# Geometric understanding of linear regression

I am reading up on linear regression from mit 16.850

Here is how the lecture goes:

1. Given: $$Y_{n,1}$$ (targets), $$X_{n, p}$$ (data), $$t_{p, 1}$$ (the parameters I'm optimizing over), True model: $$Y = \beta(X) + \epsilon$$
2. I want to minimize $$\|Y - Xt\|^2_2$$ over $$t$$
3. The solution is: $$\operatorname{argmin}_t\|Y - Xt\|^2_2 = \hat{\beta} = (X^TX)^{-1}X^TY$$
4. This won't work if the rank of the $$(X^TX)$$ is less than $$p$$ which is to say the matrix $$(X^TX)$$ is not invertible. If $$(X^TX)$$ is not invertible then if I have $$j$$ as the solution I also have $$j + \lambda v$$ as the solution where $$v$$ is in the nullspace of $$(X^TX)$$. example: Let's say I have 2 data points and 3 variables. Solutions are infinite
5. Now, the professor says that even though we cannot talk about $$\hat{\beta}$$ we can still talk about $$X\hat{\beta}$$ and also says that though we cannot define $$\hat{\beta}$$ = ($$(X^TX)^{-1}X^TY$$) we can still define $$X\hat{\beta}$$ = ($$X(X^TX)^{-1}X^TY$$) even if we are low rank. Why? The professor does give some arguments post this around $$X\hat{\beta}$$ being a projection of $$Y$$ on the hyperplane defined by the linear combinations of the data vectors but I do not understand it entirely

Can you please help me understand why $$X\hat{\beta}$$ is defined and what is its significance?

• Something is amiss, because that $(X^TX)^{-1}$ won't exist when $X$ lacks full rank. Might the professor have meant something about the generalized inverse, $(X^TX)^{-}?$ Note the slightly different exponent.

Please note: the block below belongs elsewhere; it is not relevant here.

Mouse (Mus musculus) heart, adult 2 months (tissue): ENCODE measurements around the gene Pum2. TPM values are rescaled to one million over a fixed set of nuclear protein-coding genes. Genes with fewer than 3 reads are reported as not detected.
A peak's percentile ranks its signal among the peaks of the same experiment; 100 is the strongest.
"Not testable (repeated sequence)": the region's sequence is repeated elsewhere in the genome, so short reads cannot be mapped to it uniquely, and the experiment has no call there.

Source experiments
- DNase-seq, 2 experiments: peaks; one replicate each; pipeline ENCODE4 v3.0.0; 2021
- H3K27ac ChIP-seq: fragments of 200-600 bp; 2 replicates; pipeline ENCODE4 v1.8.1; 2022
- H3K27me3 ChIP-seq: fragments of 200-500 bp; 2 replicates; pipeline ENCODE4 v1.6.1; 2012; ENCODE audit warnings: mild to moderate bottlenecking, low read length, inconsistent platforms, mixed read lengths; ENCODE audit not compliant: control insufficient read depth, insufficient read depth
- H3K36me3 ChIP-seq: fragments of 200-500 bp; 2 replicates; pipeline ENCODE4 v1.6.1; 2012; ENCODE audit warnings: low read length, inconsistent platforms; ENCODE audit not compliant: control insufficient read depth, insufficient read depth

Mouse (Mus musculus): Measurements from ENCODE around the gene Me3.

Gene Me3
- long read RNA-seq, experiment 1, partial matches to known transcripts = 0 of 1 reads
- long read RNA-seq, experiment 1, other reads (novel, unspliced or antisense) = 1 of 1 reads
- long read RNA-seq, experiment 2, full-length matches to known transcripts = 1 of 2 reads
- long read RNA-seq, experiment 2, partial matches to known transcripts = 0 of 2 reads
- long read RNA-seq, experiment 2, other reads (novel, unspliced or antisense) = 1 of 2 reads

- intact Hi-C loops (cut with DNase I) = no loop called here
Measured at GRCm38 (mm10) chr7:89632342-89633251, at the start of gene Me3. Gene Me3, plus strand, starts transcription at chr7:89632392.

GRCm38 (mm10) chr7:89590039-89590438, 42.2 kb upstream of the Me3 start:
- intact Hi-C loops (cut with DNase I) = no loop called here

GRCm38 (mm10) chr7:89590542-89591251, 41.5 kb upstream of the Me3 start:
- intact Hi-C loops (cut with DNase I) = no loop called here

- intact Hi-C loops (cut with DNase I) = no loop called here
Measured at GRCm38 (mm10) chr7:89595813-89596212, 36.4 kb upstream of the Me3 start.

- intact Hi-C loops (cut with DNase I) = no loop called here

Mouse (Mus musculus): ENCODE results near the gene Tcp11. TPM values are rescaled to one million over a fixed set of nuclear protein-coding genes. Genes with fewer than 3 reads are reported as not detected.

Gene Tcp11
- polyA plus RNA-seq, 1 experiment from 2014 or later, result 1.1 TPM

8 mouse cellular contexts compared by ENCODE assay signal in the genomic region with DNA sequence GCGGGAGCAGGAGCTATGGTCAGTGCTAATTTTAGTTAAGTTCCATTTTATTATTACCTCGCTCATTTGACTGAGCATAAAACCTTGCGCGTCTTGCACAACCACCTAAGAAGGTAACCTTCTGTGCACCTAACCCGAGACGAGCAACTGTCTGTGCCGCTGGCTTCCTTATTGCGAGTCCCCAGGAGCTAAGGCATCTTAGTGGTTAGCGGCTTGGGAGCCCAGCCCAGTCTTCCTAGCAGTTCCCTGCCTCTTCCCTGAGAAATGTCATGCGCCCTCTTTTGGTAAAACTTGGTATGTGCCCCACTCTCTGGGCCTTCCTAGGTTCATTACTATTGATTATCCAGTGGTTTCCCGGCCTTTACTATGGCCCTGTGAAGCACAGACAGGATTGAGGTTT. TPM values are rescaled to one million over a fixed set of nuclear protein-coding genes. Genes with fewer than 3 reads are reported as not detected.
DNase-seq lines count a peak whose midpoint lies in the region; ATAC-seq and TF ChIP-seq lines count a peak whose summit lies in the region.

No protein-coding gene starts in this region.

– Dave
Feb 22 at 16:20
• yes $(X^TX)^{-1}$ wont exist in that case and he does point that out. But, he says that we can still talk about $X(X^TX)^{-1}X^TY$. I have updated the question with the actual timestamp where he says that Feb 22 at 16:24
• I think he means the predicted value can exist, even if the usual formula. $X(X^TX)^{-1}X^Ty$ does not exist. If $X$ does not have full rank, then $(X^TX)^{-1}$ does not exist, and a formula involving that expression does not make sense.
– Dave
Feb 22 at 16:37
• See stats.stackexchange.com/questions/140848 or stats.stackexchange.com/questions/63143. The point is that $X\hat\beta$ is the projection of $Y$ onto the subspace spanned by the columns of $X.$ Because that subspace is closed and convex, the projection exists and is unique.
– whuber
Feb 22 at 16:49
• Are you sure the video defines $X\hat\beta = X(X^TX)^{-1}X^Ty?$ There's an OLS solution, $\hat\beta,$ whether $X$ has full rank or not, so $X\hat\beta$ existing does not require $X$ to have full rank, but that $(X^TX)^{-1}X^T$ bothers me if $X$ lacks full rank.
– Dave
Feb 22 at 18:27

Rather than $$Y=\beta X+\varepsilon,$$ you need $$Y= X\beta+\varepsilon.$$ The matrix $$X$$ has $$n$$ rows and $$p$$ columns and $$\beta$$ has $$p$$ rows and just one column, so $$X$$ needs to be on the left and $$\beta$$ on the right.
If the columns of $$X$$ are not linearly independent, so that the matrix $$X^\top X$$ is not invertible, then the mapping $$\beta\mapsto X\beta$$ (i.e. the input is $$\beta$$ and the output is $$X\beta~$$) is not one-to-one.
Among all linear combinations of the columns of $$X$$ there is one that is closest to $$Y.$$ That one is the vector $$\widehat Y$$ of fitted values, and that is the one that would be called $$X\widehat\beta.$$ Since the columns of $$X$$ are linearly dependent, there is more than one way to write $$\widehat Y$$ as a linear combination of the columns of $$X.$$ If the $$n\times1$$ column vector whose every entry is $$0$$ can be written as a linear combination of the columns of $$X$$ while some of the coefficients in that linear combination are not $$0,$$ then that $$p\times1$$ vector of coefficients — call it $$\widetilde{\beta\,}$$ — can be added to $$\widehat\beta,$$ getting $$\widehat\beta+\widetilde{\beta\,},$$ and the vector of fitted values $$\widehat Y = X \left( \widehat\beta + \widetilde{\beta\,}\right)$$ is the same as $$\widehat Y = X\widehat \beta,$$ since $$X\widetilde{\beta\,}=0.$$
Thus more than one value of $$\beta$$ will serve as a least-squares solution, but there is only one value of $$X\beta$$ that is closer to $$Y$$ than is any other linear combination of the columns of $$X.$$